Summer Enrichment

A summer enrichment program can come in any shape or size. It’s almost certain that there will be one to fit any age, budget, and interest. Choosing a great enrichment program for a child’s summer can be a matter of taste. But just like applying for a job or enrolling in college, a few simple tips can mean the difference between an ordinary or extraordinary summer.

The difference between an educational and a fun enrichment program is often a matter of cost. Some fun programs can be enrolled in for as little as $10 to $20 for 1 to 3 days. For educational enrichment programs, the cost can be considerably more. This is often due to the price of sponsorship by a college or university, hiring experienced and knowledgeable staff, and sometimes the cost of feeding and housing each applicant for the duration of the program. For example, the Education Program for Gifted Youth (EPGY) at Stanford University costs $3275 for early summer middle school sessions. The sessions lasted two weeks and included dining and housing in Stanford dormitories, course materials, field trip expenses, and transportation between Stanford and San Francisco International Airport. Nearly all programs offer a financial aid or scholarship system for children who may need some financial assistance. Some offer discounts to returning children.

For all enrichment programs, parent should ask about the staff. Parents should know who will be supervising their children. If there will be field trips away from the program’s facility, ask about the staff to children ratio. There should be a clearly laid out plan with immediate parent notification if a child has an emergency. Especially for programs with young children, parents should ask about how the staff is selected. The staff should be hired and vetted, not simply become summer volunteers. If the child will be attending an educational program, ask about the staff’s qualifications. The staff should at least be an accredited professor or teacher. Parents should be polite but firm when asking. If the program doesn’t have the information or refuses to share it, parents should consider looking at other summer enrichment programs.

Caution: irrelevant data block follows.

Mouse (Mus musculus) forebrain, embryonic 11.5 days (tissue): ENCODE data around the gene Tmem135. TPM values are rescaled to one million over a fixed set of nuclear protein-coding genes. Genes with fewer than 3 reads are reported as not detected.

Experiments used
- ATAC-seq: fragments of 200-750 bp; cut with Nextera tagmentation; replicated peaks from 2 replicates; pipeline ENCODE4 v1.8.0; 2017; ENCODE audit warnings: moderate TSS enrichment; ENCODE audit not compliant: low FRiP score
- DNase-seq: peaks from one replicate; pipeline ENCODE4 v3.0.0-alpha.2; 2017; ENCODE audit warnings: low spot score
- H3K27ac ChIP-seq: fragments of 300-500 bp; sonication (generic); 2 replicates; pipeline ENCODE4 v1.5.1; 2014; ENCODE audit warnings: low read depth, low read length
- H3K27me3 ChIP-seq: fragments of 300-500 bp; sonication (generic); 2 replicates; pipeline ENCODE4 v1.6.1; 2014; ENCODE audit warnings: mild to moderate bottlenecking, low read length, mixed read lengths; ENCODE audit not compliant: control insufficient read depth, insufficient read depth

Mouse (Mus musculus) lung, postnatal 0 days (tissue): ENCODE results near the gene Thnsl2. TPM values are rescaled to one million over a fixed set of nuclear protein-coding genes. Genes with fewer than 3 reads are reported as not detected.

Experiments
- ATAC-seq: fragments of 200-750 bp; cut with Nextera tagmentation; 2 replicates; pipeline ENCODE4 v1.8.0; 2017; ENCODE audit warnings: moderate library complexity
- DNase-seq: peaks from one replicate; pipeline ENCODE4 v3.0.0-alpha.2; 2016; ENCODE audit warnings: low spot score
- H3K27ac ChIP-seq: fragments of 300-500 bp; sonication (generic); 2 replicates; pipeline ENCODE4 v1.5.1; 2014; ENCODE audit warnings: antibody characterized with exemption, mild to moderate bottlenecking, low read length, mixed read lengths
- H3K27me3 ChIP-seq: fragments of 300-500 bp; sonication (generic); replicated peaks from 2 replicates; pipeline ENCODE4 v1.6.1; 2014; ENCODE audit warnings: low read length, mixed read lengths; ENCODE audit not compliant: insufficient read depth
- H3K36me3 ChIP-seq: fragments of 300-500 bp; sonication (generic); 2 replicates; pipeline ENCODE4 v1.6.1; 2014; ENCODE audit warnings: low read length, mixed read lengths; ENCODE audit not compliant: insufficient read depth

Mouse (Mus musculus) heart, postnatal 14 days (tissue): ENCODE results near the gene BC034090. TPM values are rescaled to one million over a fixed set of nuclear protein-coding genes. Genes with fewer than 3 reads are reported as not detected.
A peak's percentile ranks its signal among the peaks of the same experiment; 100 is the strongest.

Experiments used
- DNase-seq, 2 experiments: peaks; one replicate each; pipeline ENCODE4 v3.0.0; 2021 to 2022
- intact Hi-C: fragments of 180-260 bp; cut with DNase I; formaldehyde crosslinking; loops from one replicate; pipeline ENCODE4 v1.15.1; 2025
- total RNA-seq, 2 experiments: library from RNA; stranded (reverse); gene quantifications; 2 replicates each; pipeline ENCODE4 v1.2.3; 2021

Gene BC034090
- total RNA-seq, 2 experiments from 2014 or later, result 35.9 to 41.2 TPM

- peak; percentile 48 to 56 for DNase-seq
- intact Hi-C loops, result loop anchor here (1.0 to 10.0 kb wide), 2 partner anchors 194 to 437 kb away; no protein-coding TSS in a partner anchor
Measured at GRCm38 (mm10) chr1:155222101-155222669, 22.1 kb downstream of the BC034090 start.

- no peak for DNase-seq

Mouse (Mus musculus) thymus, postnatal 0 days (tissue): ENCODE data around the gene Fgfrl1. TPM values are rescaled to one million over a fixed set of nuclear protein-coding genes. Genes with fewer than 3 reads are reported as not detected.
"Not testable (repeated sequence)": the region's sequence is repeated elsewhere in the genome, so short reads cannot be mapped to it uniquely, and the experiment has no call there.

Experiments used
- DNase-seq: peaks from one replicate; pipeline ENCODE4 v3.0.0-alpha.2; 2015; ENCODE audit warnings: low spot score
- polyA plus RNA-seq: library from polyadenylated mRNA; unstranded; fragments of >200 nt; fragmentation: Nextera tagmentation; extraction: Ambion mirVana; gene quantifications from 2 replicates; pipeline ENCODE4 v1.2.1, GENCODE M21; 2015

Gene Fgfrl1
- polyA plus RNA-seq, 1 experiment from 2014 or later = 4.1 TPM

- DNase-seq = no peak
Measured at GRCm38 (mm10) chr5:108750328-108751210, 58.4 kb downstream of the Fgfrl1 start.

With a wide variety of possible programs, picking one suitable for a child’s age and interests is important. If it isn’t fun for the child, they’ll be less likely to want to return the next summer. Picking something too difficult can keep a child from learning very much. And having other children and teenagers of the same age group around allows a child to make friends with the same possible interests. Most educational programs offer a combination of elementary, middle school, high school, or college sessions. Fun programs usually group children of wider ages together.

When picking a summer enrichment program, parents should include the child in the entire decision process. If they are really truly interested in a topic, perhaps parents can choose a more expensive enrichment program. If the child doesn’t have a strong preference, picking a less expensive program is just as enjoyable. Some children may not want to attend an enrichment program. Letting the child be a part of the decision process can help ease some of the disappointment of giving up their summer vacation.

Choosing the right summer enrichment program can give a young child a thrilling few weeks between school years. For teenagers and young adults, it can encourage an interest in a topic or add to their college application and resume. Whether for education or fun, enrichment programs have a great deal to offer children by simply giving up only a few days or weeks of their summer.